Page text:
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A Mouzell for Melastomus (1617)

Rachel Speght

Note on the e-text: this Renascence Editions text is that of the edition of 1617, from a copy in the collection of the Harvard College Library. The transcription was done by Shirley Marc, Center for the Study of Women in Society, University of Oregon. This edition is in the public domain. Content unique to this presentation is copyright © 1998 The University of Oregon. For nonprofit and educational uses only.


M O V Z E L L   F O R
The Cynicall Bayter of, and foule
mouthed Barker against



Or an Apologeticall Answere to
that Irreligious and Illiterate

pamphlet made by Io. Sw. and by him
Intituled, The Arraignment
of Women.

By Rachel Speght.

P R O V E R B   26.5
A[n]swer a foole according to his foolishness, lest he be wise in
his owne conceit.


Printed by Nicholas Okes for Thomas Archer, and
are to be sold at his shop in Popes-
head Pallace. 1617.


To all vertuous Ladies Honou-
rable or Worshipfull, and to all other

of Heuahs sex fearing God, and louing their
iust reputation, grace and peace through
Christ, to eternall glory.
IT was the simile of that wise and learned Lactantius, that if fire, though but with a small sparke kindled, bee not at the first quenched, it may worke great mischiefe and dammage: So likewise may the scandals and defamations of the malevolent in time proue pernitious, if they bee not nipt in the head at their first appearance. The consideration of this (right Honourable and Worshipfull Ladies) hath incited me. (though yong, and the vnworthiest of thousands) to encounter with a furious enemy to our sexe, least if his vniust imputations should continue without answere, he might insult and account himselfe a victor; and by such a conceit deale, as Historiographers report the vpier to doe, who in the Winter time doth vomit forth her poyson, and in the spring time sucketh the same vp againe, which becommeth twise as deadly as the former: And this our pestiferous enemy, by thinking to prouide a more deadly poyson for women, then already he hath foamed forth, may euaporate, by an addition vnto his former illeterate Pamphlet (intituled The Arraignement of Women) a more contagious obtrectation then he hath already done, and indeed hath threatned to doe. Secondly, if it should haue had free passage without any answere at all (seeing that Tacere is, quasi consentire) the vulgar ignorant might haue beleeued his Diabolicall infamies to be infallible truths, not to bee infringed; whereas now they may plainely perceiue them to bee but the scumme of Heathenish braines, or a building raised without a foundation (at least from sacred Scripture) which the winde of Gods truth must needs cast downe to the ground. A third reason why I haue aduentured to fling this stone at vaunting Goliah is, to comfort the mindes of all Heuahs sex, both rich and poore, learned and vnlearned, with this Antidote, that if the feare of God reside in their hearts, maugre all aduersaries, they are highly esteemed and accounted of in the eies of their gracious Redeemer, so that they need not feare the darts of enuy or obtrectators: For shame and disgrace (saith Aristotle) is the end of them that shoote such poysoned shafts. Worthy therefore of imitation is that example of Senec[a], who when he was told that a certaine man did exclaime and raile against him, made this milde answere; Some dogs barke more vpon custome than curstnesse; and some speake euill of others, not that the defamed deserue it, but because through custome and corruption of their hearts they cannot speake well of any. This I alleage as a paradigmatical patterne for all women, noble & ignoble to follow, that they be not enflamed with choler against this our enraged aduersarie, but patiently consider of him according to the portraiture which he hath drawne of himselfe, his Writings being the very embleme of a monster.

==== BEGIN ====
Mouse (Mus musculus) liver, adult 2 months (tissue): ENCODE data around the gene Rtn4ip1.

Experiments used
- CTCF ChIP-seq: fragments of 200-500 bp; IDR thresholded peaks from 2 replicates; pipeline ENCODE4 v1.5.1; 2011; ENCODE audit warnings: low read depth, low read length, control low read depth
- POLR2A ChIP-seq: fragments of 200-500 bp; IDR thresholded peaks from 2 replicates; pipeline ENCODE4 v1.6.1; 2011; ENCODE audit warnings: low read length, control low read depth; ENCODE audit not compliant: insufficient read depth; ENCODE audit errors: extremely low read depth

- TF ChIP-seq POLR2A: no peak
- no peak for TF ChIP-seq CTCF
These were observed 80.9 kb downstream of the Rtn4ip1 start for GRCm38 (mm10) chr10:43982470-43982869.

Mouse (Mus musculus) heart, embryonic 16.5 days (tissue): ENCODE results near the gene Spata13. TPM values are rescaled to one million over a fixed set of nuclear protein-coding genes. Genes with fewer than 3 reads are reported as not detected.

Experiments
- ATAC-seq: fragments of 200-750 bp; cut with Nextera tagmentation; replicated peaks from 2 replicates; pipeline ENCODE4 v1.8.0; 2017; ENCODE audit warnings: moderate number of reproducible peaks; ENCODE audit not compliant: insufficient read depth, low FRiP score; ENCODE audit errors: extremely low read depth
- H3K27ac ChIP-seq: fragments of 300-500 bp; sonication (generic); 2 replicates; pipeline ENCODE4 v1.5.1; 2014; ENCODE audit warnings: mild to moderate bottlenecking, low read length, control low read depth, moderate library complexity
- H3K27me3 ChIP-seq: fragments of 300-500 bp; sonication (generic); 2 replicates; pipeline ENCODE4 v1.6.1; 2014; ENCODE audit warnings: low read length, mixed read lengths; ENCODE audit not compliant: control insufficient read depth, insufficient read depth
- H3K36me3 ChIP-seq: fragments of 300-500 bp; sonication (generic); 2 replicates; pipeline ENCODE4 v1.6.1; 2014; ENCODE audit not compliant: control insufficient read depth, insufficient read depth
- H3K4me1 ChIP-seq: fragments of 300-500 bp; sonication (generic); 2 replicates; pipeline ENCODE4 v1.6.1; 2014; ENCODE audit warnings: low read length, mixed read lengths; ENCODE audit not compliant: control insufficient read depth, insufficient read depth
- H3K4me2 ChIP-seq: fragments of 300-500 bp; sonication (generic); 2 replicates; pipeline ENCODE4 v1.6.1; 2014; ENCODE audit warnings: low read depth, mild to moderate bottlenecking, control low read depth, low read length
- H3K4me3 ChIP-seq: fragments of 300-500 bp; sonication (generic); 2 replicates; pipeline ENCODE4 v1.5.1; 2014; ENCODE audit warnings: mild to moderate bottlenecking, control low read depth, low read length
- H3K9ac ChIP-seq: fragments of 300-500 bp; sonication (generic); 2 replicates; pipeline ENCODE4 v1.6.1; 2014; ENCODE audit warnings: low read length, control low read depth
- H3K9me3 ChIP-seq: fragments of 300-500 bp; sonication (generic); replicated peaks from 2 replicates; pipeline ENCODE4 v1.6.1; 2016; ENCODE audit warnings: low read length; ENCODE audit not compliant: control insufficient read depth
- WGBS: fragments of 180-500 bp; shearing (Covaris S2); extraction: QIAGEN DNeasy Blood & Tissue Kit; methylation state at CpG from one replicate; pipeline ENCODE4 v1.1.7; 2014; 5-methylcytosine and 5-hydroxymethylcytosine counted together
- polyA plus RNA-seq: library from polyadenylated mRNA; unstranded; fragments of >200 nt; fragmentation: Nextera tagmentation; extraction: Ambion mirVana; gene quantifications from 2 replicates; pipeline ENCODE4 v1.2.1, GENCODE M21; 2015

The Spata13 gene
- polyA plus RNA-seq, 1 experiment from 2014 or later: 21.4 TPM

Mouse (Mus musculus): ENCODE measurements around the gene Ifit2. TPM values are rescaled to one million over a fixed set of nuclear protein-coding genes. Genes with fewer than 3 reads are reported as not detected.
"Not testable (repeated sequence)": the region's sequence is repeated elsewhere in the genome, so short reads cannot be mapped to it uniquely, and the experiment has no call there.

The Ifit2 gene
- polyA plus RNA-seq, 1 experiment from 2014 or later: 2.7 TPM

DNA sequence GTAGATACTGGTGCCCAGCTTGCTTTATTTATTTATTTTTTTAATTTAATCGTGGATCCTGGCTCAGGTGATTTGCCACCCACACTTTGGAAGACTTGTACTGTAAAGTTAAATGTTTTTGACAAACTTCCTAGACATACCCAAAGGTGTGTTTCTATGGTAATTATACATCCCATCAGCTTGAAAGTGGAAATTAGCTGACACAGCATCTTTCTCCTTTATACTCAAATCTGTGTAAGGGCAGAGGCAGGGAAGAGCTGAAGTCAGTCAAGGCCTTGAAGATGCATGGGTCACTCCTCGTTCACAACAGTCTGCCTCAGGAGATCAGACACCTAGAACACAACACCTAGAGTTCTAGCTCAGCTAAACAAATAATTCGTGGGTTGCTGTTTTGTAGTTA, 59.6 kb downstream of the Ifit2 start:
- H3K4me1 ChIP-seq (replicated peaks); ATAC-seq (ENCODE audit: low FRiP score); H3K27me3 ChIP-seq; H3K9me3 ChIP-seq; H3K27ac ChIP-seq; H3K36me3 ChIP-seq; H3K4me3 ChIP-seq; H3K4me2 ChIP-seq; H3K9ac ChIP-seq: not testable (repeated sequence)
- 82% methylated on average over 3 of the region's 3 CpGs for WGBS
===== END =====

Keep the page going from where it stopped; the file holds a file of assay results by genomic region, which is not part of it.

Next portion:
This my briefe Apologie (Right Honourable and Worshipfull) did I enterprise, not as thinking my selfe more fit then others to vndertake such a taske, but as one, who not perceiuing any of our Sex to enter the Lists of encountring with this our grand enemy among men, I being out of all feare, because armed with the truth, which though often blamed, yet can neuer be shamed, and the Word of Gods Spirit, together with the example of vertues Pupils for a Buckler, did no whit dread to combate with our said maleuolent aduersarie. And if in so doing I shall bee censured by the iudicious to haue the victorie, and shall have giuen content vnto the wronged, I haue both hit the marke whereat I aymed, and obtained that prize which I desired. But if Zoilus shall adiudge me presumptuous in Dedicating this my Chirograph vnto personages of so high ranke; both because of my insufficiency in literature and tendernesse in yeares: I this Apologize for my selfe; that feeling the Bayter of Women hathopened his mouth against noble as well as ignoble; against the rich as well as the poore; therefore meete it is that they should be ioynt spectators of this encounter: And withall in regard of my imperfection both in learning and age, I need so much the more to impetrate patronage from some of power to sheild mee from the biting wrongs of Momus, who ofententimes setteth a rankling tooth into the sides of truth. Wherefore I being of Dictus his mind, who deemed himselfe safe vnder the shield of Cæsar, haue presumed to shelter my selfe vnder the wings of you (Honourable personages) against the persecuting heate of this fierie and furious Dragon; desiring that you would be pleased, not to looke so much ad opus, as ad animum: And so not doubting of the fauourable acceptance and censure of all vertuously affected, I rest